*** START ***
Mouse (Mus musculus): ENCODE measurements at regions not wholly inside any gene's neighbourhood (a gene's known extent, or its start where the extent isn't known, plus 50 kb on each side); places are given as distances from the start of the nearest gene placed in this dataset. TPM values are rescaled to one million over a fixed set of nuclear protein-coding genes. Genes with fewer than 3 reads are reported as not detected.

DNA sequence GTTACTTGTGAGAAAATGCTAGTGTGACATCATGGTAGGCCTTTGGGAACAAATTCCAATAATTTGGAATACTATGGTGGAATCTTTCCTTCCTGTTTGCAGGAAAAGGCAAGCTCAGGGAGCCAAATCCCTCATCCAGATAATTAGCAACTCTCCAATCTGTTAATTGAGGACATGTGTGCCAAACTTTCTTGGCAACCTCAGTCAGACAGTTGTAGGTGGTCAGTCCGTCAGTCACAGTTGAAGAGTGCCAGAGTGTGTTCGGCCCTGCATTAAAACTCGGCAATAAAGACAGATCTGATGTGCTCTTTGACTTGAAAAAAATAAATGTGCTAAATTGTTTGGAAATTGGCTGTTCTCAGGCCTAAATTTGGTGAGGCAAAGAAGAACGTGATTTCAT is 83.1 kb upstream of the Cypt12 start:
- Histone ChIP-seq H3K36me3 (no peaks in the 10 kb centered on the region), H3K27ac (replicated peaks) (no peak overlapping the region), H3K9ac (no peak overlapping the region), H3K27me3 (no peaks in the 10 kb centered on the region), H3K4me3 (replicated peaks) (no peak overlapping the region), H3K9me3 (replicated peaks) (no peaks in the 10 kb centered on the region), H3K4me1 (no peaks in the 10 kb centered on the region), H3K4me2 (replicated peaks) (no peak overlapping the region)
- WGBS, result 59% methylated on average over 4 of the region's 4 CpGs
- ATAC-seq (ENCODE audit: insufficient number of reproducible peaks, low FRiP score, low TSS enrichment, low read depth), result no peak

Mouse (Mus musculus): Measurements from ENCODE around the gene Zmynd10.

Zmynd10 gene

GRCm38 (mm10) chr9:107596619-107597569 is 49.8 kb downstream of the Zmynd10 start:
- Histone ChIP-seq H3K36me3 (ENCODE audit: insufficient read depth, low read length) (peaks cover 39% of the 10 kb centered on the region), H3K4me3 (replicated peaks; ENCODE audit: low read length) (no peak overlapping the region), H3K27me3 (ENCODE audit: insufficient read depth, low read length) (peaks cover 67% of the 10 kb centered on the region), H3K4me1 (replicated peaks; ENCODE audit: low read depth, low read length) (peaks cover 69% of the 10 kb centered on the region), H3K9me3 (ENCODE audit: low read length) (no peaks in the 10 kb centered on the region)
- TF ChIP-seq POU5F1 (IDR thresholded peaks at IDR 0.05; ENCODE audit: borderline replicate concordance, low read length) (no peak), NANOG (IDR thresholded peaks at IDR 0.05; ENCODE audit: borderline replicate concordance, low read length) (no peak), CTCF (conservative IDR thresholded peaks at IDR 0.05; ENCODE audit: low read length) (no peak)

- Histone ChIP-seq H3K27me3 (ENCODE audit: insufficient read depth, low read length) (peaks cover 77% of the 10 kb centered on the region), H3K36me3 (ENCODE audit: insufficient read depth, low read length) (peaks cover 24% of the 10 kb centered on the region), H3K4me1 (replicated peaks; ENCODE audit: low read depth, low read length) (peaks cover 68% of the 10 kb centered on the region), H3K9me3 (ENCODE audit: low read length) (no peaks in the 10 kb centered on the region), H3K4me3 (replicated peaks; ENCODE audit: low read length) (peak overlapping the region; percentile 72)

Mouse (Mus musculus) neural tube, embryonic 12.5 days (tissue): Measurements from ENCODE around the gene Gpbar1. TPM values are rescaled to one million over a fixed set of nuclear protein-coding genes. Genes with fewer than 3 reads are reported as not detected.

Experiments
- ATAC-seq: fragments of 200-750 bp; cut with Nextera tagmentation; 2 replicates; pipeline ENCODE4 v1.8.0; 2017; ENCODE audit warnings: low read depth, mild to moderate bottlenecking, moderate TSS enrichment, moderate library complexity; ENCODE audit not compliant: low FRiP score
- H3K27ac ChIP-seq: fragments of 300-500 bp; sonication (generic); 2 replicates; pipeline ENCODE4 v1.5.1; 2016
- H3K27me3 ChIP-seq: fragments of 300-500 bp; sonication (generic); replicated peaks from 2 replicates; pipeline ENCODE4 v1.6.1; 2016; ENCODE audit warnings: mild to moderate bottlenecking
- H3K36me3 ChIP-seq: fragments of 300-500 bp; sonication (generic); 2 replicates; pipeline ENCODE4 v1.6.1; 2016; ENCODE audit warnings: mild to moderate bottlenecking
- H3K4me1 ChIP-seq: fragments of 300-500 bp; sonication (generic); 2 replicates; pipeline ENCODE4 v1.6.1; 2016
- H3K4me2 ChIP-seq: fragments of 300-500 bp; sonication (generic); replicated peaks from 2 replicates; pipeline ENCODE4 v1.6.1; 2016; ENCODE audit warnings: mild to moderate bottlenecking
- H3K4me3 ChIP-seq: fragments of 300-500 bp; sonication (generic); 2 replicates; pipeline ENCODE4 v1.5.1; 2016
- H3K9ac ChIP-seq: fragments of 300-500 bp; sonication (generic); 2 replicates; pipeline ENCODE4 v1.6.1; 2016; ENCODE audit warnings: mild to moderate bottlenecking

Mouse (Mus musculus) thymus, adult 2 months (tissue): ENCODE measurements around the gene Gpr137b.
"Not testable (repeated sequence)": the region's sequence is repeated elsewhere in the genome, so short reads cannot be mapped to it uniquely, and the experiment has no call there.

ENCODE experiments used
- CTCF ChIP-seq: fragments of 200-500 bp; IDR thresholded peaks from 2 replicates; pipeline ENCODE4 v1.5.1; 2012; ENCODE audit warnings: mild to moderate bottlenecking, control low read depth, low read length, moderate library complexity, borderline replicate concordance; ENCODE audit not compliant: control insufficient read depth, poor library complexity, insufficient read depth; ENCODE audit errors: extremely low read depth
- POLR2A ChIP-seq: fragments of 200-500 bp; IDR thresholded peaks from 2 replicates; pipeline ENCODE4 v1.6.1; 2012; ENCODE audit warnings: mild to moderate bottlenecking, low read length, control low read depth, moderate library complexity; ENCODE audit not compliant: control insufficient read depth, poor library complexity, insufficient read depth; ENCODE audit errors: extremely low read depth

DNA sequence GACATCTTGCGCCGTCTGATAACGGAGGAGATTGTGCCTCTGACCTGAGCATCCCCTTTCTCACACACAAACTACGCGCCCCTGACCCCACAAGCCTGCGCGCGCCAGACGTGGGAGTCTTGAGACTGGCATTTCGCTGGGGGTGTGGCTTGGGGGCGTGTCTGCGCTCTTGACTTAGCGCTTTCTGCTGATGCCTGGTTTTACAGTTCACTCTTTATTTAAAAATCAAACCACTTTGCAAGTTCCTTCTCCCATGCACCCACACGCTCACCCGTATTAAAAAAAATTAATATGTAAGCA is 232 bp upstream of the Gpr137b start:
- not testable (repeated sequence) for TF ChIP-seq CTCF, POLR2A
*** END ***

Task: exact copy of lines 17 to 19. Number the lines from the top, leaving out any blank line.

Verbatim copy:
- H3K36me3 ChIP-seq: fragments of 300-500 bp; sonication (generic); 2 replicates; pipeline ENCODE4 v1.6.1; 2016; ENCODE audit warnings: mild to moderate bottlenecking
- H3K4me1 ChIP-seq: fragments of 300-500 bp; sonication (generic); 2 replicates; pipeline ENCODE4 v1.6.1; 2016
- H3K4me2 ChIP-seq: fragments of 300-500 bp; sonication (generic); replicated peaks from 2 replicates; pipeline ENCODE4 v1.6.1; 2016; ENCODE audit warnings: mild to moderate bottlenecking